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Publication Number:  FHWA-HRT-17-025    Date:  December 2017
Publication Number: FHWA-HRT-17-025
Date: December 2017


Cooperative Adaptive Cruise Control Human Factors Study

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This report presents results of human factors research to examine the effects of cooperative adaptive cruise control (CACC) on driver performance in a variety of situations. CACC has been envisioned as an automated vehicle application that complements the capabilities of the vehicle operator without degrading the vehicle operator’s alertness and attention.

Four experiments are summarized that were conducted in a driving simulator. Three of these experiments focused on the effects of CACC when drivers in a string of CACC-equipped vehicles had to respond to other drivers merging into the string or to rapid deceleration of the lead vehicle in the string. The remaining experiment focused on the human factors issues that arose when a driver merged into an existing string of CACC vehicles.

This report informs the discussion of how automated vehicle applications will be embraced by everyday drivers and affect their behavior. It should be useful to engineers, researchers, and transportation professionals who are evaluating and implementing connected vehicle technologies that include longitudinal vehicle control.

Jonathan Porter, Ph.D.
Acting Director, Office of Safety
Research and Development


This document is disseminated under the sponsorship of the U.S. Department of Transportation (USDOT) in the interest of information exchange. The U.S. Government assumes no liability for the use of the information contained in this document.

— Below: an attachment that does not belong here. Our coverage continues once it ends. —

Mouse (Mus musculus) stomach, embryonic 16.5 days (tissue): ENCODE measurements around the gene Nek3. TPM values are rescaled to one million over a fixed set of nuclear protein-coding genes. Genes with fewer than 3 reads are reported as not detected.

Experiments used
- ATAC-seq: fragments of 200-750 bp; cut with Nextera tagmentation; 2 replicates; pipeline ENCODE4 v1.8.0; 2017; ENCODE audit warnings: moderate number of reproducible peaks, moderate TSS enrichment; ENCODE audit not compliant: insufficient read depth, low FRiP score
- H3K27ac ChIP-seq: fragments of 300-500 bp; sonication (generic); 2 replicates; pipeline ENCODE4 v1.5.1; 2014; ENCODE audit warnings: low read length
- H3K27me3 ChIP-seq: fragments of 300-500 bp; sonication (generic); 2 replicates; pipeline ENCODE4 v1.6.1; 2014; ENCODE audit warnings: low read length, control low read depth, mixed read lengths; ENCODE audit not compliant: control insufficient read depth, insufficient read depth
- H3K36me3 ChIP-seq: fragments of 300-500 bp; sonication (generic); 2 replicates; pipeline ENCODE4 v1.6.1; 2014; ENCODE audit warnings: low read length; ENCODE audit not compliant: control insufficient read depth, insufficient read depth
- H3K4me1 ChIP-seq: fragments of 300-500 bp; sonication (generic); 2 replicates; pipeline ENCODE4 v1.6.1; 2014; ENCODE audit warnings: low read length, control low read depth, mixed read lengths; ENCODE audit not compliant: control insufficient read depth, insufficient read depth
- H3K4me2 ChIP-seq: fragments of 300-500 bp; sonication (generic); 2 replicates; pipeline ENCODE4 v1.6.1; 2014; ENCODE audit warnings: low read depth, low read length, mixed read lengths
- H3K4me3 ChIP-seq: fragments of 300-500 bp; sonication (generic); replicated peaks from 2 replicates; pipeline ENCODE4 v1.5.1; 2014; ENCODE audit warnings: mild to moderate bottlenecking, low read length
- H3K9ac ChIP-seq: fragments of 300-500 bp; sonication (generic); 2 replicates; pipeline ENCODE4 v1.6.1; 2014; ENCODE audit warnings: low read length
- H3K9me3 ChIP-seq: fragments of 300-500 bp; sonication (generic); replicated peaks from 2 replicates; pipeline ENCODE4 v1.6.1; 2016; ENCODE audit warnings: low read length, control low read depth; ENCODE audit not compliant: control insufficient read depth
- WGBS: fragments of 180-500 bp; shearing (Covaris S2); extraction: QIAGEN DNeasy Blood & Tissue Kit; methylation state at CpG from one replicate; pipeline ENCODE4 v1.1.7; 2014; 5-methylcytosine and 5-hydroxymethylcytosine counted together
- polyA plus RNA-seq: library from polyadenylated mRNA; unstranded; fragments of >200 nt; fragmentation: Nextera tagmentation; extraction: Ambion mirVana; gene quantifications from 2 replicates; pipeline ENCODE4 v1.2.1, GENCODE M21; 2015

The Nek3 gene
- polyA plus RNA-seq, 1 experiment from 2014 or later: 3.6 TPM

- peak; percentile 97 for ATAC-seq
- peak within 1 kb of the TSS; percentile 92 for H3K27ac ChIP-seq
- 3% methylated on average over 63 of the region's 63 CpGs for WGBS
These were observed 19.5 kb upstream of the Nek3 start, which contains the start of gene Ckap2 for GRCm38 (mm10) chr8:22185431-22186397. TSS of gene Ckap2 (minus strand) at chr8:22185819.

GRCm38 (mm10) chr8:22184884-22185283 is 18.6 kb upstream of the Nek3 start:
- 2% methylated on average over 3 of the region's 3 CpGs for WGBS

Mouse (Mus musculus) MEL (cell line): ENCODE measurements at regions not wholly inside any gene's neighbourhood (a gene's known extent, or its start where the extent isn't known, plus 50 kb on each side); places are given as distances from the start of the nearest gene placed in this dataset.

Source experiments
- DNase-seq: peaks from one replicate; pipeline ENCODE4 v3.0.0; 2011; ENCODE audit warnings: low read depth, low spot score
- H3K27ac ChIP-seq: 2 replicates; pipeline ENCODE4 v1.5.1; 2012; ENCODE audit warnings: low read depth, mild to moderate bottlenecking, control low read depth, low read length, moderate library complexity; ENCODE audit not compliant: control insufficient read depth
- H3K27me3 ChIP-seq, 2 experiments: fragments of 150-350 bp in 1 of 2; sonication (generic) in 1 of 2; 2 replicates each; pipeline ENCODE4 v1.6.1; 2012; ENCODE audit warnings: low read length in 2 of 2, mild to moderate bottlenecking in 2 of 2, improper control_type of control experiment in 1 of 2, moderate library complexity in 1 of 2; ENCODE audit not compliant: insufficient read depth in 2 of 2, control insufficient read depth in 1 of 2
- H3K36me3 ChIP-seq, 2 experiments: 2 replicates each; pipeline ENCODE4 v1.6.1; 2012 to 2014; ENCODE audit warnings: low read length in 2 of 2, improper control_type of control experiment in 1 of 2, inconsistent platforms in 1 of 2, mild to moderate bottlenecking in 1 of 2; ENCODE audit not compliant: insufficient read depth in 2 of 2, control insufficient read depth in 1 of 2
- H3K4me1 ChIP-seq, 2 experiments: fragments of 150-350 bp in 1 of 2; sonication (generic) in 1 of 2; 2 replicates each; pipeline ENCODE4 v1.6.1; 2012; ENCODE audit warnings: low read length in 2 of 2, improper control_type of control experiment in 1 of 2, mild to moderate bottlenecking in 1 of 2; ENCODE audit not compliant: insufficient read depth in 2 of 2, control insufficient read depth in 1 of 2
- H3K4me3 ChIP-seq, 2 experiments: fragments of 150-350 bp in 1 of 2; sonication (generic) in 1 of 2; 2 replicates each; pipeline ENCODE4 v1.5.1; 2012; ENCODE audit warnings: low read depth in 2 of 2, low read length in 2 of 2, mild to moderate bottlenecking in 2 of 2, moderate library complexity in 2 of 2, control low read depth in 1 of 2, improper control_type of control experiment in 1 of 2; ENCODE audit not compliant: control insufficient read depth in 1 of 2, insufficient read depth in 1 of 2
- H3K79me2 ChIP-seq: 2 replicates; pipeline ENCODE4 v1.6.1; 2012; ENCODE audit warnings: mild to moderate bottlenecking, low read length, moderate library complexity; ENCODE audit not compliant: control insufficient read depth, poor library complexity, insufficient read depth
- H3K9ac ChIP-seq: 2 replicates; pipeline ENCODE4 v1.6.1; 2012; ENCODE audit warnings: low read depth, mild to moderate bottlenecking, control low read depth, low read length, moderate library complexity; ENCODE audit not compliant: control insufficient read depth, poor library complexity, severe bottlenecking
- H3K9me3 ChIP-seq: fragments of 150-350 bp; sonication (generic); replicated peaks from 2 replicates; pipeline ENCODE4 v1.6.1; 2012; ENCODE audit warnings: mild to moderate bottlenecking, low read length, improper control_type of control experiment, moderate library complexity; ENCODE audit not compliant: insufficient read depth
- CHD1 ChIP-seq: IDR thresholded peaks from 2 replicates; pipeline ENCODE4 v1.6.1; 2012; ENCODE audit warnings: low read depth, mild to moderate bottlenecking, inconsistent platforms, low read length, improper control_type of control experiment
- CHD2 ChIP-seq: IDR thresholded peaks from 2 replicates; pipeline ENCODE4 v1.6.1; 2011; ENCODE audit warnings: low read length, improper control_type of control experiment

The U.S. Government does not endorse products or manufacturers. Trademarks or manufacturers’ names appear in this report only because they are considered essential to the objective of the document.

Quality Assurance Statement

The Federal Highway Administration (FHWA) provides high-quality information to serve Government, industry, and the public in a manner that promotes public understanding. Standards and policies are used to ensure and maximize the quality, objectivity, utility, and integrity of its information. FHWA periodically reviews quality issues and adjusts its programs and processes to ensure continuous quality improvement.


Technical Report Documentation Page

1. Report No.


2. Government Accession No. 3 Recipient's Catalog No.
4. Title and Subtitle

Summary Report: Cooperative Adaptive Cruise Control Human Factors Study

5. Report Date

December 2017

6. Performing Organization Code
7. Author(s)

Vaughan W. Inman, Stacy A. Balk, Steven Jackson, and Brian H. Philips

8. Performing Organization Report No.


9. Performing Organization Name and Address

Leidos, Inc.
6300 Georgetown Pike
McLean, VA 22101-2296

10. Work Unit No. (TRAIS)

11. Contract or Grant No.


12. Sponsoring Agency Name and Address

Office of Safety
Federal Highway Administration
6300 Georgetown Pike
McLean, VA 22101-2296